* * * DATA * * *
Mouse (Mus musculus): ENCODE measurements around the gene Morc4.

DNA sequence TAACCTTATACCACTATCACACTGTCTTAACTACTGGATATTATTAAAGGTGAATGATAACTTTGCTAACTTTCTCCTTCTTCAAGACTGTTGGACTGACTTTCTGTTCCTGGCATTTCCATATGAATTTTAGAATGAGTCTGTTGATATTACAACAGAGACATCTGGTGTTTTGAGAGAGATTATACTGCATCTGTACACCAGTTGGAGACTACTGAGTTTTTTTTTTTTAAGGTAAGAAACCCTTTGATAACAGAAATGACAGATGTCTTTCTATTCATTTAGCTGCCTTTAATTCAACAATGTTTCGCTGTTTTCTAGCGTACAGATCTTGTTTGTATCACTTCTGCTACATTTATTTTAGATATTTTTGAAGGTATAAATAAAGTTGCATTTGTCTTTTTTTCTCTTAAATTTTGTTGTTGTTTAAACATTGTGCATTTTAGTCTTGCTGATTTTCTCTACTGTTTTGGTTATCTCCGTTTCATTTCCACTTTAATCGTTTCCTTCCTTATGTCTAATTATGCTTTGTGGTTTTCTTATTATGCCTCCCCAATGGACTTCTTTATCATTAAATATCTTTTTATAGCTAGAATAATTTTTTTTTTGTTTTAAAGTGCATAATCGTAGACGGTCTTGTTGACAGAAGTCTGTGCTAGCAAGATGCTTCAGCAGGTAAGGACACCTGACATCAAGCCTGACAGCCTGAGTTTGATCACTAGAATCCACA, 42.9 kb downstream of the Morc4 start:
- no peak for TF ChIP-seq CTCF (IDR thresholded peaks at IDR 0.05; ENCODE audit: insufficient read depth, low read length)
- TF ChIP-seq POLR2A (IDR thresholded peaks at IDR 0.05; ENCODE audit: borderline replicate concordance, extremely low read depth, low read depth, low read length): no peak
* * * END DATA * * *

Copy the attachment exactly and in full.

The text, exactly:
Mouse (Mus musculus): ENCODE measurements around the gene Morc4.

DNA sequence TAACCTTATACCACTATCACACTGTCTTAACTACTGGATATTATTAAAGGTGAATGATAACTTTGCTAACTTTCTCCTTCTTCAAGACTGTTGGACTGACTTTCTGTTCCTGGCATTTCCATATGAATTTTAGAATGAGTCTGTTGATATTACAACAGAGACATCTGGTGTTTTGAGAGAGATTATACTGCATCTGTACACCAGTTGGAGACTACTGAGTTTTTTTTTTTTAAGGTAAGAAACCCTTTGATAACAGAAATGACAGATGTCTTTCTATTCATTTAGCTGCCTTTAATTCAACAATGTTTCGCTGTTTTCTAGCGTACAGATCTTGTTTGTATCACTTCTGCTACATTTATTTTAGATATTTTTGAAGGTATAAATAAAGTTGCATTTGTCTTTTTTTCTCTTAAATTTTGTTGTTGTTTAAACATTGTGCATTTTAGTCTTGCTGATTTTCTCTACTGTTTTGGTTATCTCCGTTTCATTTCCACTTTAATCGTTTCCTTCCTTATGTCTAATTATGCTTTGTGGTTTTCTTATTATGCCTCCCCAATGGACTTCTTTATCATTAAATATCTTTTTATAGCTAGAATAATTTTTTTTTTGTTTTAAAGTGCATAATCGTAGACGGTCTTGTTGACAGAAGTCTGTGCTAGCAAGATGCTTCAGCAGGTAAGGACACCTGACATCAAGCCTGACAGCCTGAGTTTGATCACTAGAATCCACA, 42.9 kb downstream of the Morc4 start:
- no peak for TF ChIP-seq CTCF (IDR thresholded peaks at IDR 0.05; ENCODE audit: insufficient read depth, low read length)
- TF ChIP-seq POLR2A (IDR thresholded peaks at IDR 0.05; ENCODE audit: borderline replicate concordance, extremely low read depth, low read depth, low read length): no peak